Residents of Zurich enjoy the best quality of life in the world, according to Deutsche Bank’s latest research.
The Swiss city overtook New Zealand’s capital Wellington to claim the top spot in the quality of life category in the Mapping the World’s Prices 2019 survey.
Copenhagen, Edinburgh, Vienna, Helsinki, Melbourne, Boston, San Francisco and Sydney round out the rest of the top 10.
The report by Deutsche Bank Research looked at costs and living standards, measuring the quality of life in 56 global cities based on a range of factors, including consumer purchasing power, safety, healthcare, cost of living, housing affordability, commuting and pollution.
While European, American and Australian cities offer the highest quality of life, some major European cities have not fared so well. Frankfurt, which held the top spot five years ago, fell four places to 13th this year, while Paris slid two spots to 36th, and London was down six to 41st place.
In fact, when it comes to the highest living standards, smaller global cities seem to have the edge over megacities. Take New York as an example: though ranked 5th for disposable income after rent, it only placed 31st for quality of life.
Overall, the megacities – with the exception of Tokyo – are left languishing in the second half of the list. Nigeria’s largest city, Lagos, is at the bottom, followed by Beijing and Manila.
What's the World Economic Forum doing about the future of cities?
Cities represent humanity's greatest achievements - and greatest challenges. From inequality to air pollution, poorly designed cities are feeling the strain as 68% of humanity is predicted to live in urban areas by 2050.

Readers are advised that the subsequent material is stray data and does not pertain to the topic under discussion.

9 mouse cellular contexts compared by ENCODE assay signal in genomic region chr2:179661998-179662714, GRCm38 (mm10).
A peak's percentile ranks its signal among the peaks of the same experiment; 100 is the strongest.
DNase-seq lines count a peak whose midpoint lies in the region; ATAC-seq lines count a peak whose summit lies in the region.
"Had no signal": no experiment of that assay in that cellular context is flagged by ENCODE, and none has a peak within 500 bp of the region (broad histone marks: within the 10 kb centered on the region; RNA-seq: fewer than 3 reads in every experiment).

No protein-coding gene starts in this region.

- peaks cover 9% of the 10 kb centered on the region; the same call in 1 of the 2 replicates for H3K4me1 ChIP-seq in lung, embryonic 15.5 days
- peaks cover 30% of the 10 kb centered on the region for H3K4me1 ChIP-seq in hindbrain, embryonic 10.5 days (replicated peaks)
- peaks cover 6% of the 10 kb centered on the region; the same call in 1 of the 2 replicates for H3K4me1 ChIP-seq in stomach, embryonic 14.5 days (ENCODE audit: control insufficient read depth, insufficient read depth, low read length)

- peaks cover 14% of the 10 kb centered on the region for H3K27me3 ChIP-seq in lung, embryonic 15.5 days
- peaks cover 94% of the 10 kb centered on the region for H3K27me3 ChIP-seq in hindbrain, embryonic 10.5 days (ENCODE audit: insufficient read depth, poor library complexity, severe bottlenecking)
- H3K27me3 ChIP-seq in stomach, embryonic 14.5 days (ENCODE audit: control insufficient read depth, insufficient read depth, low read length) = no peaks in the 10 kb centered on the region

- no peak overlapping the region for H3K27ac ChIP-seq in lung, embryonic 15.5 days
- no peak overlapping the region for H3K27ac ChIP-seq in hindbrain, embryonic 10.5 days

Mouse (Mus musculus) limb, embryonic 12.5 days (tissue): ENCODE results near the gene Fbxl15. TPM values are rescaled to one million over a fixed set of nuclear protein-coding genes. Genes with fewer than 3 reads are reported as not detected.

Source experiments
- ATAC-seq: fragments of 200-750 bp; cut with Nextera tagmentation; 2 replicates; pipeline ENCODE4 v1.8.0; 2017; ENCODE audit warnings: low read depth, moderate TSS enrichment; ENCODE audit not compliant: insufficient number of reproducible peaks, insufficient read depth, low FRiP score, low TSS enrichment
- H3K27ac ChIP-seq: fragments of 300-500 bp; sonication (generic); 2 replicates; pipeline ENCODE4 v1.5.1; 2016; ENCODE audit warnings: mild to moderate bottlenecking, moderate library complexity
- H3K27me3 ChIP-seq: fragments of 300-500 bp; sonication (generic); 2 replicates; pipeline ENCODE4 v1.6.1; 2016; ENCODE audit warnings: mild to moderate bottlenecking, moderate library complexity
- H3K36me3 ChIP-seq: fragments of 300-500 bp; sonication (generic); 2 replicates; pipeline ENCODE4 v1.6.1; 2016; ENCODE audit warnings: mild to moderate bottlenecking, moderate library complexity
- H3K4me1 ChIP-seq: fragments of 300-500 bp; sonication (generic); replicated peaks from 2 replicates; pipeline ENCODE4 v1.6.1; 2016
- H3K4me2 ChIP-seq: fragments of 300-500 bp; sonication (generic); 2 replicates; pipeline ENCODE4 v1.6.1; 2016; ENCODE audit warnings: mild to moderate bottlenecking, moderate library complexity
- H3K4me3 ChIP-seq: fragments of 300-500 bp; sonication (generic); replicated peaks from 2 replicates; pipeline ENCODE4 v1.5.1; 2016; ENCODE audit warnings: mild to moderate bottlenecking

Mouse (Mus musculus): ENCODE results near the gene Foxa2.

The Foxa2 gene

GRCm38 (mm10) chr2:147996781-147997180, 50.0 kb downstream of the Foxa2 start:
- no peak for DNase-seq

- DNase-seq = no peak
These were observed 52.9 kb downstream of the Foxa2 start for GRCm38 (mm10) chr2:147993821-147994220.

The World Economic Forum supports a number of projects designed to make cities cleaner, greener and more inclusive.
These include hosting the Global Future Council on Cities and Urbanization, which gathers bright ideas from around the world to inspire city leaders, and running the Future of Urban Development and Services initiative. The latter focuses on how themes such as the circular economy and the Fourth Industrial Revolution can be harnessed to create better cities. To shed light on the housing crisis, the Forum has produced the report Making Affordable Housing a Reality in Cities.
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For the eighth edition of its annual survey, Deutsche Bank Research focused on cities experiencing major change over the past five years.
Still one of the world’s most expensive cities, Zurich - the Swiss banking capital - no longer boasts the highest salaries and disposable income after rent.
Thanks to the rapid growth of the U.S. tech sector, that’s now San Francisco, where average salaries have risen 31% since 2018 and 88% over the last five years. As of 2019, average earnings in San Francisco were more than $6,500 per month – 142% more than the average New Yorker’s income.
Over the past five years, San Francisco has climbed seven and 21 places, respectively, in the rankings of salaries and disposable income after rent.
The report also notes that, buoyed by a stronger U.S. economy and dollar, New York, Boston and Chicago have edged Australian and European cities out of the top five on the salary and disposable income metrics.
“When we started this report back in 2012 the US was a very cheap place internationally and salaries were generally competing to be in the top 10, not dominating the top five as they do today,” the report’s authors wrote.
Deutsche Bank’s survey also compares costs such as monthly rent and the price of internet access, as well as analyzing items such the price of a cappuccino, a date night out and an iPhone.